Denton Mine (Thurston & Hardy Mine; Black Butte Mine; Sanders Manganese Mine; Godfrey Mine; Denton claims), Peloncillo Mts, Ash Peak District (Twin Peaks District), Greenlee Co., Arizona, USA
A former W-Mn-Baryte mine on 6 claims a short distance north of Ash Peak. Discovered and started in 1917 and closed at the end of 1918. Owned by R.V. Thurston & Joseph Hardy.
Mineralization is comprised of deposits in a moderately dissected area near the summit of the Peloncillo Mountains at an altitude of 4,500 feet. Categorized as an epithermal manganese deposit. Ore bodies are lenses and stringers hosted in basalt.
Country rocks in the vicinity of the deposits consist of Tertiary lava flows - a gray to brownish-red vesicular basalt overlain by white to pink rhyolite which forms the capping of the small hill above the deposits. The basalt is much decomposed and contains a white mineral of secondary origin which fills the cavities and vesicles, and in the shear zones it is altered to a crumbly and clayey material from which the manganese oxides can be readily separated by washing.
The deposits are contained in 2 shear zones about 1,200 feet apart, which cut the basalt and perhaps the rhyolite also, but ore has been found in the rhyolite. The north shear zone trends N.70ºW. and dips steeply to the south and can be traced for about 1,500 feet. Cuts reveal sheared rock covers a width of 30 feet on the east end, in which 6 principal stringers of manganese oxides as much as 3 inches (7.5 cm) wide are distributed. The west end cut shows 10 feet of sheared basalt with a few seams of manganese oxides, the largest of which is 6 inches (15 cm) wide.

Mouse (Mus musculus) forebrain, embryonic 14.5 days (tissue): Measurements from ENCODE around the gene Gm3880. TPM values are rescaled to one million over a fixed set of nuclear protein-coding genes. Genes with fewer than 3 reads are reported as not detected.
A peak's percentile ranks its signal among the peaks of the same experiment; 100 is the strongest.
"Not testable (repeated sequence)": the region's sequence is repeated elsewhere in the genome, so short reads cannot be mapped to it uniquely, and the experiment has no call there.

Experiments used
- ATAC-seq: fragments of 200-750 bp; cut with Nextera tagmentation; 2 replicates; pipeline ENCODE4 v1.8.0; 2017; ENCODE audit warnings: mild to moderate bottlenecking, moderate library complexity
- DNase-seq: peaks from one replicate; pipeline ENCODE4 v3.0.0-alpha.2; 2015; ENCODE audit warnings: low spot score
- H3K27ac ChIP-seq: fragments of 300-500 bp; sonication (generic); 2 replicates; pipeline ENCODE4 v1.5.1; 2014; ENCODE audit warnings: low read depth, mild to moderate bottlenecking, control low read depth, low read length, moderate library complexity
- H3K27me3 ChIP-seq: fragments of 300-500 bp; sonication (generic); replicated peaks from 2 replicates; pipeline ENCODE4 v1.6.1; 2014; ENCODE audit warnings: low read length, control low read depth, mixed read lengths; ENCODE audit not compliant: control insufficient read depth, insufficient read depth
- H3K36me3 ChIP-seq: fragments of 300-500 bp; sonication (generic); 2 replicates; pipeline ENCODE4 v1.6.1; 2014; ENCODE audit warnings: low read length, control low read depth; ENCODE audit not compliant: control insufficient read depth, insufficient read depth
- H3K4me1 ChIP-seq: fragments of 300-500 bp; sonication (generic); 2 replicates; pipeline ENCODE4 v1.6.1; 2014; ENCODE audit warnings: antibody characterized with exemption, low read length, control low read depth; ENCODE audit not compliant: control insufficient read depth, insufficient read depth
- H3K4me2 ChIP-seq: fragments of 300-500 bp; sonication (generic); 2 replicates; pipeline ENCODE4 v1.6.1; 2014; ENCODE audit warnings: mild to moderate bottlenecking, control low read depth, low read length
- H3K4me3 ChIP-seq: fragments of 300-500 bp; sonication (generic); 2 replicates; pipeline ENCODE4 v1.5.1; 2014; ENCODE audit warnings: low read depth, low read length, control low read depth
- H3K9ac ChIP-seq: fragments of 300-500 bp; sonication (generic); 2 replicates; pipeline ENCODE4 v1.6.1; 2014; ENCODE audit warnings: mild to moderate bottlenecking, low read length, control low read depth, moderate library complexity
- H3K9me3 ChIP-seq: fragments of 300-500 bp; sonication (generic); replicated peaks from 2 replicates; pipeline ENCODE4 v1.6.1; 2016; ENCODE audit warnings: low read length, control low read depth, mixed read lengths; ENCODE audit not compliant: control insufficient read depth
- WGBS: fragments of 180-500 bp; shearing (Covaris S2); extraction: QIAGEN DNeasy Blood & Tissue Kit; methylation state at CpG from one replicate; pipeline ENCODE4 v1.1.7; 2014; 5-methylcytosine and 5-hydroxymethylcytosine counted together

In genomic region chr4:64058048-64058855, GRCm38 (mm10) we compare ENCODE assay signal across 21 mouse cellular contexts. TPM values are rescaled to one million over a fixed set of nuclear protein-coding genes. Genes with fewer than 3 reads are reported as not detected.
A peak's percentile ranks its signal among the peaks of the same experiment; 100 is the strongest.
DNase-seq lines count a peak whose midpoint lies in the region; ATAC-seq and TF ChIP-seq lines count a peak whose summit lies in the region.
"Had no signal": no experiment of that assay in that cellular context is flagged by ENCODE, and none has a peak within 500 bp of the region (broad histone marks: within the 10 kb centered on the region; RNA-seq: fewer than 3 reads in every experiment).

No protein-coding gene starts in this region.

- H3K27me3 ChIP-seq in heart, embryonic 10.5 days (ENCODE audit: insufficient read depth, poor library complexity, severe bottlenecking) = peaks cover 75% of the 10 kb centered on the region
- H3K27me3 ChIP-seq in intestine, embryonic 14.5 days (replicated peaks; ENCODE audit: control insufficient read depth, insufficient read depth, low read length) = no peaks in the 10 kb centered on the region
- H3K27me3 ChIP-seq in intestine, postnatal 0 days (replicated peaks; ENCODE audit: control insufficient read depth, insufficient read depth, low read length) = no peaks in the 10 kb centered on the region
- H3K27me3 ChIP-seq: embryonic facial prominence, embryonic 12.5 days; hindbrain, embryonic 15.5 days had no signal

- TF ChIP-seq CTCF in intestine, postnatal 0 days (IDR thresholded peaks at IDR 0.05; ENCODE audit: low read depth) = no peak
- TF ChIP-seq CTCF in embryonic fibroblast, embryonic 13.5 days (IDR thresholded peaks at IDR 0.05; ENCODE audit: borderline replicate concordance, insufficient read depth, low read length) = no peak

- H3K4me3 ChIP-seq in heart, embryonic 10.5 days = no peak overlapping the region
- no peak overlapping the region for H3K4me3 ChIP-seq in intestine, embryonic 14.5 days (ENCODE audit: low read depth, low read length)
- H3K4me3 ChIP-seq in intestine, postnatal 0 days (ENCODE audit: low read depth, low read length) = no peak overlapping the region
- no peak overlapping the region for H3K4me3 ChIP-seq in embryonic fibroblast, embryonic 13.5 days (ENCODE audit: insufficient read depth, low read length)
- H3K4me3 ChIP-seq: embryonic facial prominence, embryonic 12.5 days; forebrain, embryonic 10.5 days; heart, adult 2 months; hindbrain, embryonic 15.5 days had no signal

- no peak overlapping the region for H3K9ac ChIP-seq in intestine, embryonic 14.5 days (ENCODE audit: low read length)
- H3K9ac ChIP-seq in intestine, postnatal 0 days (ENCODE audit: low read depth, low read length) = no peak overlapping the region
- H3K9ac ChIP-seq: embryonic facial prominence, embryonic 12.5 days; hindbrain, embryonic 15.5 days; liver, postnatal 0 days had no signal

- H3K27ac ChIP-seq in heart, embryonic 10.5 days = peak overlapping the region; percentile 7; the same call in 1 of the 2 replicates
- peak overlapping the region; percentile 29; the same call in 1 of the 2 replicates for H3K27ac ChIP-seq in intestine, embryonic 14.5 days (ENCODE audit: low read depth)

The south shear zone strikes N.55ºW. and dips 70ºNE at the east end. At the west end it strikes N.80ºW. and dips 70ºN. The zone is about 10 feet wide at the east end workings. Ore is in discontinuous ore lens-like veinlets which are up to 2 feet wide in places. West end ore is contained in a fairly distinct vein about 14 inches (35 cm) wide.
Workings include open cuts in the north zone; 2 shafts (30 and 84 feet deep) and open cuts through 900 foot distance (east end, south zone; and a 60 foot deep shaft and open cut (west end, south zone). Produced more than 500 tons of ore at about 40% Mn (1917- Aug 31, 1918).
ReferencesJones, E.L., Jr. & F.L. Ransome (1920), Deposits of manganese ore in Arizona, USGS Bull. 710-D: 130-132.
Wilson, E.D. & G.M. Butler (1930), Manganese ore deposits of Arizona, Arizona Bureau of Mines Bull. 127: 62-64.
Hewett, D.F. & M. Fleischer (1960), Deposits of the manganese oxides, Economic Geology: 55: 1-55.
Farnham, L.L., Stewart, L.A., and Delong, C.W. (1961), Manganese Deposits of Eastern Arizona, US Bureau of Mines Information Circular 7990: 99-101.
Lemmon, D.M., and Tweto, O.L. (1962) Tungsten in the U.S., USGS map, MR-25.
Dorr (1969): 217-221.
U.S. Bureau of Mines files - Denton claims.
Arizona Department of Mineral Resources file data - Denton Mine.
MRDS database Dep. ID #10008530, MRDS ID #D000772, and Dep. ID #10010056, MRDS ID #D003429; and Dep. ID #10027134, MRDS ID #M002203; and Dep. ID #10258681, MAS ID #0040110023.
6 entries listed. 4 valid minerals.
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